BUFFALO, N.Y. (WIVB) – It was with great publicity in October 2013 that Mayor Byron Brown announced with Police Commissioner Daniel Derenda a website intended to shame people out of paying for prostitutes.
The website included the names and photographs of 59 men known as “Johns” – men police say they arrested on a charge of patronizing a prostitute.
The move was applauded by many people wanting to cut down on prostitution in Buffalo.
But just two months later, in December, the website came down, with nothing put in its place. Commissioner Derenda says they never intended to keep the photos up forever.
“The pictures were taken off after the majority of these offenders receive ACDs, which stands for adjournment in contemplation of dismissal. After six months, the charges are dropped, the records are sealed. We legally have to remove those pictures,” Derenda explained.
Prominent Buffalo defense attorney Paul Cambria was a strong critic of the website when it was announced. He has studied so-called “John websites,” and he argues websites like this one are often politically-motivated.
“When you see these websites come up, they’re usually a political vehicle for someone running for re-election,” Cambria said.
When asked how he responds to those claims, Derenda said, “I would say we don’t do our police operations based on elections.”
When asked if any more names and pictures will be added to the site, Derenda said, “Yes, they will. We will be doing another operation. After the arrests, we will put them up as a group. They will probably remain up there for about six months, then be removed again.”
Cambria argues the website hurts innocent families more than the suspect himself.
“You can imagine having a teenage son or daughter in high school and friends say, ‘Hey, I saw your dad,'” Cambria said.
Derenda acknowledged, “We got many phone calls from attorneys and family members asking us to take down the photos. But it is going to be our policy to put them up after they’re arrested.”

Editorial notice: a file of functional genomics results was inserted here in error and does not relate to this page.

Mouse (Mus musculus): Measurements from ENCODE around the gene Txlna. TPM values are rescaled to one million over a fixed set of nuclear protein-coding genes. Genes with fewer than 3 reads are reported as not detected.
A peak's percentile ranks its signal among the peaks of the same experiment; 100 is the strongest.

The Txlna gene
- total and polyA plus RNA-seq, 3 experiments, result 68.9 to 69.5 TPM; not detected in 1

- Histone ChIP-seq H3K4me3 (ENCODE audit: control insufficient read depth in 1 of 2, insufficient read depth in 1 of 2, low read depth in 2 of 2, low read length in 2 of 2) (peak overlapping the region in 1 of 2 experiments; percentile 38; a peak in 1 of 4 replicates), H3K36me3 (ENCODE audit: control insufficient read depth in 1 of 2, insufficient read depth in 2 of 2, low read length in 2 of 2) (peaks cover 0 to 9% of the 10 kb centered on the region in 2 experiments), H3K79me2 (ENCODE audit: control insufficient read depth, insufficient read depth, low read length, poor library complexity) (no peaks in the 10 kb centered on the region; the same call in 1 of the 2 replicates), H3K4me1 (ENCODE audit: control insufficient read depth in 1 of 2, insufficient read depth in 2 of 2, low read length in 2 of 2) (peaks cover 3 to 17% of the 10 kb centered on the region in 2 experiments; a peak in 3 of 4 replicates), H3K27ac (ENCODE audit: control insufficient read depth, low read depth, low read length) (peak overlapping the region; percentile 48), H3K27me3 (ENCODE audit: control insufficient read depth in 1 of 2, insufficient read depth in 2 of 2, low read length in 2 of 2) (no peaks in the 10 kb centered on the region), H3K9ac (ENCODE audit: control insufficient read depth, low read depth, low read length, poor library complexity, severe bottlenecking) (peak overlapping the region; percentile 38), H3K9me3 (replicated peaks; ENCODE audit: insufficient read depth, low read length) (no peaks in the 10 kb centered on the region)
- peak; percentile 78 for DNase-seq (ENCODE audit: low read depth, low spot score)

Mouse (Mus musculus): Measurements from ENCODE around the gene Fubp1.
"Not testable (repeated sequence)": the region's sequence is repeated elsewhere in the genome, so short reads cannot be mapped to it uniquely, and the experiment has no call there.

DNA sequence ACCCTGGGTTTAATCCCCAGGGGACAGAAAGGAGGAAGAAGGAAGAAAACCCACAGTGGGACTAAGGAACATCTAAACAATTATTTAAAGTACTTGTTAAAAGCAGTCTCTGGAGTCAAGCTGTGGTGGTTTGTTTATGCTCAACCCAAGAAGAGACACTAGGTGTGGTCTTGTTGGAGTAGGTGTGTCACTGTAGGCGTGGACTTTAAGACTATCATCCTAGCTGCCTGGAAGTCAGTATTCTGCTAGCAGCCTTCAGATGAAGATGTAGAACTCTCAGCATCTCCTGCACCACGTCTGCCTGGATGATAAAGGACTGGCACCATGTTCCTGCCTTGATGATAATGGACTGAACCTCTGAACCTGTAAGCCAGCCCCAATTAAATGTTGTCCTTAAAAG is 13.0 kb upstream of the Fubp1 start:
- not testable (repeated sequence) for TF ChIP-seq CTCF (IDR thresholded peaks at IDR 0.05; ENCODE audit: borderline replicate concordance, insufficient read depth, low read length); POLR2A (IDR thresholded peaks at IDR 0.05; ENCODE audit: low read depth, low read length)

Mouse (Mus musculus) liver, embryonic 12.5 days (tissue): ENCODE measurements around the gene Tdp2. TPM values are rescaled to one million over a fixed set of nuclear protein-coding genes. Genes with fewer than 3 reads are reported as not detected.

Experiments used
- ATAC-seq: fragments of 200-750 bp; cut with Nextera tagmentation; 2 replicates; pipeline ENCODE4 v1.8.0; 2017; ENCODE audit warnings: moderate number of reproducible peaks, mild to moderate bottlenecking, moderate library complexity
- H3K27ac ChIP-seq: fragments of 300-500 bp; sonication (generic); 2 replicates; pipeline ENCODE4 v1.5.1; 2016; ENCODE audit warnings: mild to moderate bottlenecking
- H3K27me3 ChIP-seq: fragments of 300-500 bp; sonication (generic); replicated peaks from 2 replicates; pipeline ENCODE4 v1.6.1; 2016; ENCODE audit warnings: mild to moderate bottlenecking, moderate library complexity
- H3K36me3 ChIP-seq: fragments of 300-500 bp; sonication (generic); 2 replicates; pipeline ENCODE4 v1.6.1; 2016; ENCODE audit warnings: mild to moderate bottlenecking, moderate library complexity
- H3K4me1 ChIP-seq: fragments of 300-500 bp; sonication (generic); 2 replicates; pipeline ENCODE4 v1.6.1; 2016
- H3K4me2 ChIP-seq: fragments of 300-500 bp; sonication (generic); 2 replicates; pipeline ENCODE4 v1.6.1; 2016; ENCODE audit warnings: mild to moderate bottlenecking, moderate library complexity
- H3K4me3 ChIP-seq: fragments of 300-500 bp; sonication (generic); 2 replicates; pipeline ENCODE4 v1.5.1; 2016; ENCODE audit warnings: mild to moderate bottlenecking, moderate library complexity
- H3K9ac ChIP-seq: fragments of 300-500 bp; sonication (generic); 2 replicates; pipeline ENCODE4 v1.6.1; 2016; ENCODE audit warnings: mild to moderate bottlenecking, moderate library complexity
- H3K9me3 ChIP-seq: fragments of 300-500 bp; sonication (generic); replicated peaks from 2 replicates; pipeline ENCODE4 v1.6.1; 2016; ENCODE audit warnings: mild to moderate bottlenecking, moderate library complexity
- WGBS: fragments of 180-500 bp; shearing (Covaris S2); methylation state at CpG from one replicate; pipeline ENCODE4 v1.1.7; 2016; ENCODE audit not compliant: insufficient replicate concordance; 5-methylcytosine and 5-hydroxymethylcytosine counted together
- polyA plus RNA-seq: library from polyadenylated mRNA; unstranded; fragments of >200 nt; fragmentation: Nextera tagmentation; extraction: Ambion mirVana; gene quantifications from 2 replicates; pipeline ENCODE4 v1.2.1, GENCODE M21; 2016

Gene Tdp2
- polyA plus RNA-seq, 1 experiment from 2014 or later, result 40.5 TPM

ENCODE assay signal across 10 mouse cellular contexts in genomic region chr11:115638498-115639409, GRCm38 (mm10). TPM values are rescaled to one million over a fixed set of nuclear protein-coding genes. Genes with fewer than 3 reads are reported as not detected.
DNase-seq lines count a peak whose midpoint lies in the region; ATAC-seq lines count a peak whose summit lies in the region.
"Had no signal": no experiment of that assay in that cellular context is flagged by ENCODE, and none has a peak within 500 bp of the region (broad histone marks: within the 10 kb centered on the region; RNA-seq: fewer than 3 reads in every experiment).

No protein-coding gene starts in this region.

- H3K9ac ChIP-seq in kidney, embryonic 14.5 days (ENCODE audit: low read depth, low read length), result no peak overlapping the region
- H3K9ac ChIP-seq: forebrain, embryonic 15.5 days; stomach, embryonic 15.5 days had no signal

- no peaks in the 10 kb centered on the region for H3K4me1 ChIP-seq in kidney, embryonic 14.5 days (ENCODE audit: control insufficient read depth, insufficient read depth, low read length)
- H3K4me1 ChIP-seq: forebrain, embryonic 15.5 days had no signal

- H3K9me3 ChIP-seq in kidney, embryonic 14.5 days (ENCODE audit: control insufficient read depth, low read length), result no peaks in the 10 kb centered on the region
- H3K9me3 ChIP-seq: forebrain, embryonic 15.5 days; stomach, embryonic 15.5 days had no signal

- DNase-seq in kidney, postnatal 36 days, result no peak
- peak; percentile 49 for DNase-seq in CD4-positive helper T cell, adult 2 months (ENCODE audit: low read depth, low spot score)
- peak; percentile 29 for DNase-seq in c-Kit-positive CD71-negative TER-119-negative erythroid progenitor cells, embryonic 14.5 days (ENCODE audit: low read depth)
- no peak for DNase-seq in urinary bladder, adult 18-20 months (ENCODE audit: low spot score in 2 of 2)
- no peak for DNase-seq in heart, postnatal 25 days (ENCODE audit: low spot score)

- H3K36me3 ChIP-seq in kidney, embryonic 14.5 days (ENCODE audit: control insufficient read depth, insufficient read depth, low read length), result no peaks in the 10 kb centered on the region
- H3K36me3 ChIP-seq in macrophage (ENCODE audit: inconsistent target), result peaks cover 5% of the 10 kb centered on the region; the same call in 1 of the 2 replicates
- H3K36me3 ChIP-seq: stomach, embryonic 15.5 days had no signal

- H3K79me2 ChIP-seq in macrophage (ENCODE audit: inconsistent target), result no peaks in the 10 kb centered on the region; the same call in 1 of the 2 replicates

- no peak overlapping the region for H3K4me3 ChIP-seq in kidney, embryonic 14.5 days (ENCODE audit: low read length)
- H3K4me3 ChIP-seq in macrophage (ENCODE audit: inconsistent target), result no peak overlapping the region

For many of the suspects, being posted on the website is a much bigger punishment than they ever received in court.
News 4’s Lou Raguse checked the cases of all 59 men pictured on the website. Only 20 percent of them pleaded guilty. The vast majority – 70 percent – received an ACD. That means the charge was dismissed. And with good behavior, it will be like they were never charged in the first place.
“An ACD would result in a dismissal and a sealing of their record,” Cambria said.
Other police departments say, when consistently updated, sites like these are effective in preventing crime. Indianapolis Metropolitan Police have maintained a site since 2011. They post photos of suspects in prostitution-related arrests as soon as they happen, and take the photos down after 60 days. They say it works.
“We have noticed there has been a decrease in the number of prostitutes out on the street,” Lt. Richard Kivett said.
And Indianapolis Police say the consistently-updated site is well-received by the public, because they can see the direct results after they report these crimes to police.
But how does a site that’s been empty for two months serve as a deterrent?
“It’s effective, when you arrest these suspects, you put their picture on, I’m sure it has a dramatic effect,” Derenda said. “We’ve seen a big decrease in citizen complaints. We see a lot less prostitution out on the streets. We believe it has had an effect. We’ll know when the weather warms up and we’ll be out there again.”
After News 4 talked with Buffalo Police, they updated the website to say it will be updated with current information in the near future. That’s something the commissioner said they should have done in the first place.
Derenda said even though the suspects will be cycled in and out of the website, the site itself is something the department will use permanently.